Ex-Army chief César Milani gives evidence in kidnap and torture case
Former head of Argentina's Armed Forces expressed 'solidarity with victims' as he denies allegations he participated in 1977 operation that led to kidnap and torture suspected father and son dissidents.
César Milani, the former head of Argentina's Armed Forces under president Cristina Fernández de Kirchner accused of committing crimes against humanity during the 1976-1983 military dictatorship, expressed his "solidarity with the family" of a kidnapping and torture victim as he gave testimony before a La Rioja court today.
Milani, who served as commander-in-chief of the Army between 2013 and 2015, is accused of participating in an operation that led to the kidnap and torture suspected father and son dissidents Pedro and Ramón Olivera, in 1977. He denies the charges, recorded as illegitimate deprivation of aggravated liberty, carrying out an illegal search, the "imposition of aggravated torture" and illicit association.
"This is the first time since 2013 that I can explain the facts," said Milani, dressed in military uniform and wearing his badges, who warned that "no deputy chief of the La Rioja Army is [being] prosecuted or detained because of this."
After interrupting his statement when he became emotional, Milani said he has "a deep respect for all the victims of the military government ... they have all my solidarity because I know today, as Argentine society knows, the disappeared, the tortures, the torment."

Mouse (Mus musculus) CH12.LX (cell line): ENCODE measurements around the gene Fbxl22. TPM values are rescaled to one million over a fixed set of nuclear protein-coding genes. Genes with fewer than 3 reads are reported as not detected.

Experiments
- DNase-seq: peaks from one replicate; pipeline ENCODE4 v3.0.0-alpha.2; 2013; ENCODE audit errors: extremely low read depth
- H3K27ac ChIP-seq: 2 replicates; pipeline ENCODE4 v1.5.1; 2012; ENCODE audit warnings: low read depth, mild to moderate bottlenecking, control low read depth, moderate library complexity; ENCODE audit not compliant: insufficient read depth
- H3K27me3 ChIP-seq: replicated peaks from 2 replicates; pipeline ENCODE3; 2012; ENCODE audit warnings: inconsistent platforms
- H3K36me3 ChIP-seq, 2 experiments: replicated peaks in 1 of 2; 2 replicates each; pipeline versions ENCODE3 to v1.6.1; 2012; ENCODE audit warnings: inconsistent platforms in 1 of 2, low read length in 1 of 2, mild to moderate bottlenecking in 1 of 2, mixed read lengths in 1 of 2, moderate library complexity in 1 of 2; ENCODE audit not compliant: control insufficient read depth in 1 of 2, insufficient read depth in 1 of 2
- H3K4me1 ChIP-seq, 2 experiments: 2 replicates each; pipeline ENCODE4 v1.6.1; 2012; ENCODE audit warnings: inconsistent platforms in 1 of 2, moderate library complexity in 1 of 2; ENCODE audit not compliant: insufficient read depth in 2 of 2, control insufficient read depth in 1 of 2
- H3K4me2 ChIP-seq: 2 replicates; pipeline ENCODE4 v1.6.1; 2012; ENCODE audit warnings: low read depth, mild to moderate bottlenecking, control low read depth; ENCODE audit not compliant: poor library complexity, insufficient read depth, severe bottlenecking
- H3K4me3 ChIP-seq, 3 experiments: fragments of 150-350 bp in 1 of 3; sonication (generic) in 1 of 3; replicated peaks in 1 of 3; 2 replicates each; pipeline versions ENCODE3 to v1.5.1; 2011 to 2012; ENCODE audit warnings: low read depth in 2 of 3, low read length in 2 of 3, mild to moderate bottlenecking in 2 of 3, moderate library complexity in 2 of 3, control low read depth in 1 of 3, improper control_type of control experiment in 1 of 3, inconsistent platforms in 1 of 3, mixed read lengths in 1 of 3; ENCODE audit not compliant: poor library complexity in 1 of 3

He said he wanted to offer his "solidarity to the Olivera family," adding that "their suffering ends where the suffering of the Milani family begins, which is unjustly and arbitrarily accused," he told the Federal Oral Court of La Rioja.
The trial is taking place in the capital of the western province, where the events allegedly took place. Milani, who is detained at the Campo de Mayo military base, was flown in on an Aerolíneas Argentinas flight under a large security operation. He saw the first hearings via videoconference.
Two others involved in the trial are former federal judge Roberto Catalán, who is accused of covering up the crime and former military officer Alfredo Santacrocce is also in the dock. In total, 12 people have been indicted in the case.
At the time of the alleged offences, Milani – now 64 – was a young second lieutenant in Batallón 141 of La Rioja. He asked the court officials to take into account "the function, mission and scope of a 21-year-old lieutenant in a brigade."
Pedro Olivera, who died in 1999, suffered a stroke while being tortured and survived, despite having been abandoned by his captors.
Ramón, who was freed during the dictatorship, first denounced Milani in 1984 before the Provincial Human Rights Commission of La Rioja, though the case did not progress until he reconfirmed those statements before the courts in 2013.
Milani faces three trials overall. The former Army chief is also accused of being involved in the forced disappearance of a soldier in 1976, for which he is facing a separate trial, beginning in Tucumán in September. Others charged in the case are being tried for aggravated homicide, illegal trespass, deprivation of liberty and torture, according to the Judicial Information Center.
In addition, Milani faces allegations of "illicit enrichment" related to irregular operations involving the purchase of materials in the United States.
Speaking to the Télam state news agency, Human Rights Secretary Claudio Avruj, who was in court, said that his presence ratified "the position of the national government, that there are no shortcuts or impunity on issues of [crimes against] humanity."